In only the second season of the program’s existence, the women’s lacrosse team holds a 10-2 record as they vie for a berth in the NCAA Tournament.
The team has built on the surprising success of its inaugural campaign, in which the Moc’s finished 12-4 under Head Coach Kara Reber.
“I’m very happy with the season so far,” Reber said. “I think our team has picked up right where we left off from last year.”
Despite a 12-10 loss to fifth-ranked Rollins on April 3, the Mocs are still right in the thick of the playoff hunt. Sophomore Co-Captain Melissa Halstead believes the close loss actually gave the Mocs confidence as they approach the season’s home stretch.
“We know we could’ve beaten them,” Halstead said. “They get ranked so high and now we know we’re just as good.”
That confidence could be an important factor in a huge three-game stretch to close out the season.
The Mocs face a rematch with Rollins and a visit to third-ranked Limestone, which bookend a meeting with Lenoir-Rhyne.
The Mocs will likely need to win two, if not all three, of the games in order to reach the NCAA Tournament.
Reber believes her young squad will hold up just fine under the pressure of three contests that could ultimately decide its postseason fate.
“Even against Rollins, our sophomores and freshmen weren’t phased,” Reber said. “They’re doing just fine. They don’t know what to expect so they just go out and play.”
While the youth of the players may not play a factor, the youth of the program could hurt the team’s chances of a postseason appearance.
According to Reber, other schools that already have an established reputation could be chosen in place of her team, even if the Mocs have a better record.
“We’ve always felt that if we want to go to the postseason, we need to exceed expectations and come as close to going undefeated as possible, because our reputation just isn’t there yet,” Reber said.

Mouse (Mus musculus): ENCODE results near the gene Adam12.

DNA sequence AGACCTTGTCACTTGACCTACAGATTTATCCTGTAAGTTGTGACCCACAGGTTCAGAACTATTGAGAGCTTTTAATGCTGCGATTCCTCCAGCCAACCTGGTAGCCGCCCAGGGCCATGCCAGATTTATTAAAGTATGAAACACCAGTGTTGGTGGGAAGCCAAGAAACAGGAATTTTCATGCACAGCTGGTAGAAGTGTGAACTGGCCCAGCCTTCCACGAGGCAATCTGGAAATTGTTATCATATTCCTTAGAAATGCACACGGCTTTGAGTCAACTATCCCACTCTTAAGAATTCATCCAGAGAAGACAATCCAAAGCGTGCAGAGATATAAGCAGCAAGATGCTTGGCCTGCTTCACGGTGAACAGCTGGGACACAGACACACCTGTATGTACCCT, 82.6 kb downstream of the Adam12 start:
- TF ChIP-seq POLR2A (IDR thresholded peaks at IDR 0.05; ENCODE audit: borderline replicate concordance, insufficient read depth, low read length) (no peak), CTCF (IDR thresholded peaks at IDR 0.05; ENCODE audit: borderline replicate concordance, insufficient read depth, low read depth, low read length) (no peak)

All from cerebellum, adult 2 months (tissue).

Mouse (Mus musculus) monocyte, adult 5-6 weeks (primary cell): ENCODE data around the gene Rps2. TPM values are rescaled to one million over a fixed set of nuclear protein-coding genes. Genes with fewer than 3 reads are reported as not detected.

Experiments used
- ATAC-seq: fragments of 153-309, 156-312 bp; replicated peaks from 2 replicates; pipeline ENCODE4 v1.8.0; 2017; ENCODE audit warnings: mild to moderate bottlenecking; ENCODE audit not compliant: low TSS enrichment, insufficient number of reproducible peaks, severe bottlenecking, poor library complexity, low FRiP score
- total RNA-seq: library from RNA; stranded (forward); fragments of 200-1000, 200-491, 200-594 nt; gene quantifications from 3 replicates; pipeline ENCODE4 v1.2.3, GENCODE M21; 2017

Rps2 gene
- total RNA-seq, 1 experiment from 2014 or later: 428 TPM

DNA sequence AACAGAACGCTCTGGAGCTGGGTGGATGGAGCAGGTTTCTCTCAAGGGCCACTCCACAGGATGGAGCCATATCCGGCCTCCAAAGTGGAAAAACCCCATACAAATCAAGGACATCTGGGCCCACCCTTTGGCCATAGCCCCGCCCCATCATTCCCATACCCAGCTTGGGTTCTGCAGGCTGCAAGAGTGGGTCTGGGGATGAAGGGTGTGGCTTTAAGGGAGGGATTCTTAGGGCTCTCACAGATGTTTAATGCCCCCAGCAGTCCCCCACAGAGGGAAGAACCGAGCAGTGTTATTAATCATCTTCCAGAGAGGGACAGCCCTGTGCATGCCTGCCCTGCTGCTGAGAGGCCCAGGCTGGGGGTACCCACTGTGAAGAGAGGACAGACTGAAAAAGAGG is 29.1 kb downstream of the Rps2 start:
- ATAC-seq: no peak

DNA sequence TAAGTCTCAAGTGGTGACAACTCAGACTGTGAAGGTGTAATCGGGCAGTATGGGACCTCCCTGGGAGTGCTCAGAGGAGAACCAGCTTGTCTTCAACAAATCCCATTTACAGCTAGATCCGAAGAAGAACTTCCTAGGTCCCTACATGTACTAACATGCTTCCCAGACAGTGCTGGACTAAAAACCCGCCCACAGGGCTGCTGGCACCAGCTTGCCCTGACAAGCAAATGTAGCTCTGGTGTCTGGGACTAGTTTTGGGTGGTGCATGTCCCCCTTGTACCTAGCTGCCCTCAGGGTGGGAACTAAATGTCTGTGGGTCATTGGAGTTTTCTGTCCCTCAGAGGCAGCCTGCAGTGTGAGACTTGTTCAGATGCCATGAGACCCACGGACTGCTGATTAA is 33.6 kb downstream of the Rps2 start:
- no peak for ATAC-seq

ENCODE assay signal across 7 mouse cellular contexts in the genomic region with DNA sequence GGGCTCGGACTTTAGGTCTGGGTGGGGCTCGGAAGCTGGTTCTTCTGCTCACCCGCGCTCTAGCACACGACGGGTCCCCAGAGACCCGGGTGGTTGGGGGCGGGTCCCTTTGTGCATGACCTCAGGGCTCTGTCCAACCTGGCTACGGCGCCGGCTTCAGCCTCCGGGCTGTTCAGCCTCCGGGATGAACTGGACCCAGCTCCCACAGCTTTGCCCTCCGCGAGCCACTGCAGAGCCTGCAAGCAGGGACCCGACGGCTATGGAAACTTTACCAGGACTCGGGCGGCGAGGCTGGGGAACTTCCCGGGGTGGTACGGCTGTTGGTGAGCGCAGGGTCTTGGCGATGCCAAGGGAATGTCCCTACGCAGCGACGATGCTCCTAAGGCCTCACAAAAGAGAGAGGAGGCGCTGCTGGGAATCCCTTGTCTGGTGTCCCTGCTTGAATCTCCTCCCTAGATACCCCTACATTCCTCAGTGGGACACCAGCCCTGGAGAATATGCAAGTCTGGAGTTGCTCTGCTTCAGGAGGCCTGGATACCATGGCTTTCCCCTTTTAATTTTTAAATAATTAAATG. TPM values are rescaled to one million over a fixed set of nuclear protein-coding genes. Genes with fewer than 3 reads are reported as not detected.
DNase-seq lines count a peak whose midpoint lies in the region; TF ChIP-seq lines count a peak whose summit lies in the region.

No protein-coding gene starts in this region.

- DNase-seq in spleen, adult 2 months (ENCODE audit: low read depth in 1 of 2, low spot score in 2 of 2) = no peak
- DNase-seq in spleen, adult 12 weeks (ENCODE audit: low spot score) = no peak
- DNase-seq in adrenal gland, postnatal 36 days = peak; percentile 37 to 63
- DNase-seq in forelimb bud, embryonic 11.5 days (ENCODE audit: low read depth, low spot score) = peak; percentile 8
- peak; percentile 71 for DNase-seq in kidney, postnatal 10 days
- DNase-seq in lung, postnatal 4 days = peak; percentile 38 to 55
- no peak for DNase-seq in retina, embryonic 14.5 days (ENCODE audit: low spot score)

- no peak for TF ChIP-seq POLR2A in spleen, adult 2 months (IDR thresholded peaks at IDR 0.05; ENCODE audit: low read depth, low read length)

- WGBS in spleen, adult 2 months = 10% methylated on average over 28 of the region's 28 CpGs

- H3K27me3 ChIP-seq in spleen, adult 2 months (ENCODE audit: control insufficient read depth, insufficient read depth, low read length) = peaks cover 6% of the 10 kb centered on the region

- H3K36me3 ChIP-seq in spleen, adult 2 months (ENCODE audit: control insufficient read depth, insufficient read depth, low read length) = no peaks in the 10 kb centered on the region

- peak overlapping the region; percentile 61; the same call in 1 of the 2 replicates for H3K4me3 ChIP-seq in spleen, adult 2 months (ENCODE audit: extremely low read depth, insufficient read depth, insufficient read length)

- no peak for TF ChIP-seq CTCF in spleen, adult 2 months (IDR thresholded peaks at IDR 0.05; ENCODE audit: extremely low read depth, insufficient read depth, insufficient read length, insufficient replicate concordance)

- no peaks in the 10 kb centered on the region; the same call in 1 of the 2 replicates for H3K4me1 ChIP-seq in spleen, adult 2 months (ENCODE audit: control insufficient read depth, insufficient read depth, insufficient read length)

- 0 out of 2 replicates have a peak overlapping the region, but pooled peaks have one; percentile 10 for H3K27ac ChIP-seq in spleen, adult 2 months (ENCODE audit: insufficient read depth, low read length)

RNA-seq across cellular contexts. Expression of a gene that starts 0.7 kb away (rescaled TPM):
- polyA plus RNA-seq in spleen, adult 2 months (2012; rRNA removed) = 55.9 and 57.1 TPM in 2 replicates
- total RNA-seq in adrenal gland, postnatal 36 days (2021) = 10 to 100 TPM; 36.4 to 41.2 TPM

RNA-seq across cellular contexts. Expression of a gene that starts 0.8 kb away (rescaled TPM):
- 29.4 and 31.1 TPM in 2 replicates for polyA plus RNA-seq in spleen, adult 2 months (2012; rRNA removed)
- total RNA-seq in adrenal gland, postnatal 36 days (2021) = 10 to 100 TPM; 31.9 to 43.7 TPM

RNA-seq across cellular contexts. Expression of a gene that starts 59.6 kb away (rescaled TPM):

Sophomore Co-Captain Lorianne Hoover thinks the lack of respect the Mocs get as a new program has given them an edge this season.
“I feel like that’s why we beat a lot of teams,” Hoover said. “They come into games thinking it will be an easy game and don’t prepare well enough. Then we beat them.”
“People definitely doubt us because we’re a new program and we’re from the south, but they shouldn’t,” Halstead said.
Surprising opponents as they build a reputation for the program has served as a point of pride for the young Mocs squad.
“It’s about being able to say that we made history as part of a new program instead of playing in a program that’s already established,” Hoover said. “It’s really cool.”
As the next three contests, especially Rollins and Limestone, stand between the Mocs and the next step in building the program’s reputation, Hoover believes the playoff bid is anyone’s for the taking.
“It all depends on who shows up that day because all of the teams are so close in our talent and our records,” Hoover said. “We really just have to prepare and show up ready to play, but I don’t have a doubt that we can beat both [Rollins and Limestone.]”
Reber and the Mocs are concentrating on one game at a time, as they try to bolster their NCAA Tournament resume.
“Obviously we’d love to win a national championship, but the first step is to win our next game and get ourselves into the NCAA Tournament,” Reber said. “Then we can go from there.”
The Mocs will begin what could be the biggest stretch in the fledgling program’s history on April 28, where the rematch with Rollins awaits.
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